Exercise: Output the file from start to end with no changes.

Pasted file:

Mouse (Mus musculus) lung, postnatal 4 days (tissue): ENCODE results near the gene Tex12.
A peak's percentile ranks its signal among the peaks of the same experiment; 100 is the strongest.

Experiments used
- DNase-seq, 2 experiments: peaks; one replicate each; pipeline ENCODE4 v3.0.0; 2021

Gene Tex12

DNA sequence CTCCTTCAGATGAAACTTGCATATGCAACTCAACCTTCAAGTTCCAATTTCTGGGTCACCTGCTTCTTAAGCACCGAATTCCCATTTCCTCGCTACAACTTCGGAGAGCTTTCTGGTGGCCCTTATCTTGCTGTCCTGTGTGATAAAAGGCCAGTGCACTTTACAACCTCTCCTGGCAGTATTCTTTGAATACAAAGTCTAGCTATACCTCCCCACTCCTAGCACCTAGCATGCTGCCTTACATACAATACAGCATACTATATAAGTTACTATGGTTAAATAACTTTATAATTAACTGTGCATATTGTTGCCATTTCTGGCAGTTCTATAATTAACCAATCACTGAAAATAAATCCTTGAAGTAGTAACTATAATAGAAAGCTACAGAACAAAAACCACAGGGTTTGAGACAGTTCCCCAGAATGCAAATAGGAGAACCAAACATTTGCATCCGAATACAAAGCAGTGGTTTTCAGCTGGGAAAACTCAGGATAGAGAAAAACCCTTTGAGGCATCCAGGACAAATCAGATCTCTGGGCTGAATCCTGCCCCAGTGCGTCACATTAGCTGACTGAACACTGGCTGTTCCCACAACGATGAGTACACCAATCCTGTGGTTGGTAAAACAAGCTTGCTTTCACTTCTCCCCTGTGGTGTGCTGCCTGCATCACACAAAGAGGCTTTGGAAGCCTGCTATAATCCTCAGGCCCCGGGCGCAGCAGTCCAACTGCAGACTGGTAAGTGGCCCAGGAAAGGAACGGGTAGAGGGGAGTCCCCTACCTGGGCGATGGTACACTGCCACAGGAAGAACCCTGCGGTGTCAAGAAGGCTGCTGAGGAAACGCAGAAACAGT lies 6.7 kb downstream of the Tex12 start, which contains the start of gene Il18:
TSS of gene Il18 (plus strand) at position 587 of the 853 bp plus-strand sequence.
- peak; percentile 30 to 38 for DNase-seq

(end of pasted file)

Mouse (Mus musculus) lung, postnatal 4 days (tissue): ENCODE results near the gene Tex12.
A peak's percentile ranks its signal among the peaks of the same experiment; 100 is the strongest.

Experiments used
- DNase-seq, 2 experiments: peaks; one replicate each; pipeline ENCODE4 v3.0.0; 2021

Gene Tex12

DNA sequence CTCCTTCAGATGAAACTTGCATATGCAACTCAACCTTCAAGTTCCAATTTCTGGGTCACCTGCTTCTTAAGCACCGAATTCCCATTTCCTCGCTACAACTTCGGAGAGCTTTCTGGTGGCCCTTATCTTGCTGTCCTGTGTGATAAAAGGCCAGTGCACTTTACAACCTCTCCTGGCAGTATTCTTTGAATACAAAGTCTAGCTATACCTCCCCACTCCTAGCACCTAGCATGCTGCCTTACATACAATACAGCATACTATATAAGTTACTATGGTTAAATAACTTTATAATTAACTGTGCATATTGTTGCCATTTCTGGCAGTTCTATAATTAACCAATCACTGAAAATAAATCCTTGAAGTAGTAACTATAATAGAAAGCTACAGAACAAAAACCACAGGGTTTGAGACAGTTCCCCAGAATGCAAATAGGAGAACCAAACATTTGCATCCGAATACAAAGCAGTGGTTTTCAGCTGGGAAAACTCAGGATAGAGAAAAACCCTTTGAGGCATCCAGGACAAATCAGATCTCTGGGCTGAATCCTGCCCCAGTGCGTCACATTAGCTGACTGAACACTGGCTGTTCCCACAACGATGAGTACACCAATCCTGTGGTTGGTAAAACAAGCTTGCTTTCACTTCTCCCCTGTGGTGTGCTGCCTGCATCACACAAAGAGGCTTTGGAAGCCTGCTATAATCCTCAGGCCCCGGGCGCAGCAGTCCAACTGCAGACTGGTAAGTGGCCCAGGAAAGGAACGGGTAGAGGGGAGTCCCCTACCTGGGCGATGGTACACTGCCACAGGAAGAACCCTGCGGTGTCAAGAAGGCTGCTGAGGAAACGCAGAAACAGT lies 6.7 kb downstream of the Tex12 start, which contains the start of gene Il18:
TSS of gene Il18 (plus strand) at position 587 of the 853 bp plus-strand sequence.
- peak; percentile 30 to 38 for DNase-seq